Convert a normal Git repository to a bare one
In short: replace the contents of
repo with the contents of
repo/.git, then tell the repository that it is now a bare repository.
mv repo/.git repo_manual.git && git -C repo_manual.git config --type bool core.bare true && rm -rf repo
rm -rf repois not a must, if you need the
repopls keep it intact.
-C <path>run as if git was started in
<path>instead of the current working directory. This option is very useful.
git configcommand which is not involved with work tree—Another example of this restriction is here, you can also use
- Use –type to canonicalize outgoing (config) values. If you don’t set core.bare to true, you can still use a lot of commands that require a working directory such as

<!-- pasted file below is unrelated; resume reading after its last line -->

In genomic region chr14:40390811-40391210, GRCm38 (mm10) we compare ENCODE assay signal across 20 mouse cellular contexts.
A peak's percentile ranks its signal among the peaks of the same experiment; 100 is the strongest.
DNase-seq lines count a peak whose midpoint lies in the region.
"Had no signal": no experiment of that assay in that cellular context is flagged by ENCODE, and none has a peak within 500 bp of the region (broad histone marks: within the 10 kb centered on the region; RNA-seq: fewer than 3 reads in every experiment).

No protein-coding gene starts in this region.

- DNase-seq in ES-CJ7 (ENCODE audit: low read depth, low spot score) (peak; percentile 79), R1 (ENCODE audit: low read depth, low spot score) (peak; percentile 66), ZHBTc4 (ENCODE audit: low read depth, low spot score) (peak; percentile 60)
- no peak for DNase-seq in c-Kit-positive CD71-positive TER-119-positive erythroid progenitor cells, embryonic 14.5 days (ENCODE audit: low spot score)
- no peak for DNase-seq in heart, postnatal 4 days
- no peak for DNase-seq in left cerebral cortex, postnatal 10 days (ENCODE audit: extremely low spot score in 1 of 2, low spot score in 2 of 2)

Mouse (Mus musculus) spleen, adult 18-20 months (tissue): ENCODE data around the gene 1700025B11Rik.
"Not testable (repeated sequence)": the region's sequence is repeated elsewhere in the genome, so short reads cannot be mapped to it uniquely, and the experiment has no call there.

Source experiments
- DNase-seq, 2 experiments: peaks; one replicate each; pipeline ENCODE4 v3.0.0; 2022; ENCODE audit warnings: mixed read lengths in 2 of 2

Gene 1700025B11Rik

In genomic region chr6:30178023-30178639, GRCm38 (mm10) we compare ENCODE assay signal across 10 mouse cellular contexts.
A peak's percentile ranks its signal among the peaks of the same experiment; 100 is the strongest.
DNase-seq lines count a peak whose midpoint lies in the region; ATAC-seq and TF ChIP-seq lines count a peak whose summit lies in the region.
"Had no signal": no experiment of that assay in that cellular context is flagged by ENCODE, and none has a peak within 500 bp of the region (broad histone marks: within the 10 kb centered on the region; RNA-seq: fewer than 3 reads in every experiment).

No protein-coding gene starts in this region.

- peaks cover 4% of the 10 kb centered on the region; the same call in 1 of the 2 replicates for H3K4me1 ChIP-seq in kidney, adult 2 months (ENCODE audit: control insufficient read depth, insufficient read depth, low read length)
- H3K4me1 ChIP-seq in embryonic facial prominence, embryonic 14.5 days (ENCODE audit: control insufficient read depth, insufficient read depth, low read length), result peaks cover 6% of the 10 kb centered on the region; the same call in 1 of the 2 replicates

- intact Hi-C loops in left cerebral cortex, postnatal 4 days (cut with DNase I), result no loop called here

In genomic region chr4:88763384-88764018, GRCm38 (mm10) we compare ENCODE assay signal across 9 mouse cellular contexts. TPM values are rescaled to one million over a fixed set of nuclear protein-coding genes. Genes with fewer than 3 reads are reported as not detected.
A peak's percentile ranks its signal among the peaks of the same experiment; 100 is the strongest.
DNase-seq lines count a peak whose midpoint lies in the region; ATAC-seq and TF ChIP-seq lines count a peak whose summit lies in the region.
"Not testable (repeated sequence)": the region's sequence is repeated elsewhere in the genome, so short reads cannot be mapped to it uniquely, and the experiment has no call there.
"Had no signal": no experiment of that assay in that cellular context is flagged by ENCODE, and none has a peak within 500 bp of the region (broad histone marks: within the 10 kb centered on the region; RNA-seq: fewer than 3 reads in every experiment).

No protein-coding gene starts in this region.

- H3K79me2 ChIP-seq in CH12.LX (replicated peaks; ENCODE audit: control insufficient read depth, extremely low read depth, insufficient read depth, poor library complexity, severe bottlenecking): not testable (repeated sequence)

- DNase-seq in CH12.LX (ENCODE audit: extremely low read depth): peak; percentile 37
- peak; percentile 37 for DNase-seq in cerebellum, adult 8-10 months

git add. It’s likely end up in a mess.
- The problem with the above process is that it doesn’t take into account future internal changes of Git, but it retains all the configuration variables and remote-tracking branches.
This handle all the internal settings by Git itself.
git clone --bare --local repo repo.git
This method comes from Git FAQ.
- In effect,
--localcan be omitted as this reason.
--bare, neither remote-tracking branches nor the related configuration variables are created.
git clone --mirror repo repo.git
--mirror is not equivalent to
--bare per the docs:
Set up a mirror of the source repository. This implies
--bare. Compared to
--mirrornot only maps local branches of the source to local branches of the target, it maps all refs (including remote-tracking branches, notes etc.) and sets up a refspec configuration such that all these refs are overwritten by a
git remote updatein the target repository.
--mirror, remote-tracking branches are retained but the related configuration variables are lost.
We can understand the detailed differences if we compare the bare repositories.